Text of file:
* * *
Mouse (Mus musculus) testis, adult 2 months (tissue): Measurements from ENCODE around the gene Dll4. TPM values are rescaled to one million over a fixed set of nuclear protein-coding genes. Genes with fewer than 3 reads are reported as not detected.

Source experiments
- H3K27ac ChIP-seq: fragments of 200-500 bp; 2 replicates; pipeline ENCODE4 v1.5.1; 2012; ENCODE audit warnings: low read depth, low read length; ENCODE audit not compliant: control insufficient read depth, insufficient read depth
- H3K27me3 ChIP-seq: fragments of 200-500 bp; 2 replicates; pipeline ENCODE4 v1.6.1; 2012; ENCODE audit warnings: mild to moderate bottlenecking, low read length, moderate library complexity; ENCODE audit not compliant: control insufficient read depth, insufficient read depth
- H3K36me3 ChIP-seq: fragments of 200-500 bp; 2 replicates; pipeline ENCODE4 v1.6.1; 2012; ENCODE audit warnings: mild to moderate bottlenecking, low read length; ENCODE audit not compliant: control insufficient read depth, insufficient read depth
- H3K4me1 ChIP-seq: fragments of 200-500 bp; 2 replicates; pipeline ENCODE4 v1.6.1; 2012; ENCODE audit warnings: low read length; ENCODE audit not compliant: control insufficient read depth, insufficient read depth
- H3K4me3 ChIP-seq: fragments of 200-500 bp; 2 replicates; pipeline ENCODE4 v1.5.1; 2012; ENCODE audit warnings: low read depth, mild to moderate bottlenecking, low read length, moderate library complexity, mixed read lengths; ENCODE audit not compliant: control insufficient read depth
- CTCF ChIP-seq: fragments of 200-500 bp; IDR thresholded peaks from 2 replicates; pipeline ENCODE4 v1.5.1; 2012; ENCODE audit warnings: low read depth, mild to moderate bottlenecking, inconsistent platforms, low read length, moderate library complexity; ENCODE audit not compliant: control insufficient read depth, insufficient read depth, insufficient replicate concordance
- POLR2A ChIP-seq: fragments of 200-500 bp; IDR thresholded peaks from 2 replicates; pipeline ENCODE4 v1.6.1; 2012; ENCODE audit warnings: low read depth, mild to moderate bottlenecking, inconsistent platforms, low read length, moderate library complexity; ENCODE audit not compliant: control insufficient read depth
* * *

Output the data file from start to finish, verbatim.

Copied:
Mouse (Mus musculus) testis, adult 2 months (tissue): Measurements from ENCODE around the gene Dll4. TPM values are rescaled to one million over a fixed set of nuclear protein-coding genes. Genes with fewer than 3 reads are reported as not detected.

Source experiments
- H3K27ac ChIP-seq: fragments of 200-500 bp; 2 replicates; pipeline ENCODE4 v1.5.1; 2012; ENCODE audit warnings: low read depth, low read length; ENCODE audit not compliant: control insufficient read depth, insufficient read depth
- H3K27me3 ChIP-seq: fragments of 200-500 bp; 2 replicates; pipeline ENCODE4 v1.6.1; 2012; ENCODE audit warnings: mild to moderate bottlenecking, low read length, moderate library complexity; ENCODE audit not compliant: control insufficient read depth, insufficient read depth
- H3K36me3 ChIP-seq: fragments of 200-500 bp; 2 replicates; pipeline ENCODE4 v1.6.1; 2012; ENCODE audit warnings: mild to moderate bottlenecking, low read length; ENCODE audit not compliant: control insufficient read depth, insufficient read depth
- H3K4me1 ChIP-seq: fragments of 200-500 bp; 2 replicates; pipeline ENCODE4 v1.6.1; 2012; ENCODE audit warnings: low read length; ENCODE audit not compliant: control insufficient read depth, insufficient read depth
- H3K4me3 ChIP-seq: fragments of 200-500 bp; 2 replicates; pipeline ENCODE4 v1.5.1; 2012; ENCODE audit warnings: low read depth, mild to moderate bottlenecking, low read length, moderate library complexity, mixed read lengths; ENCODE audit not compliant: control insufficient read depth
- CTCF ChIP-seq: fragments of 200-500 bp; IDR thresholded peaks from 2 replicates; pipeline ENCODE4 v1.5.1; 2012; ENCODE audit warnings: low read depth, mild to moderate bottlenecking, inconsistent platforms, low read length, moderate library complexity; ENCODE audit not compliant: control insufficient read depth, insufficient read depth, insufficient replicate concordance
- POLR2A ChIP-seq: fragments of 200-500 bp; IDR thresholded peaks from 2 replicates; pipeline ENCODE4 v1.6.1; 2012; ENCODE audit warnings: low read depth, mild to moderate bottlenecking, inconsistent platforms, low read length, moderate library complexity; ENCODE audit not compliant: control insufficient read depth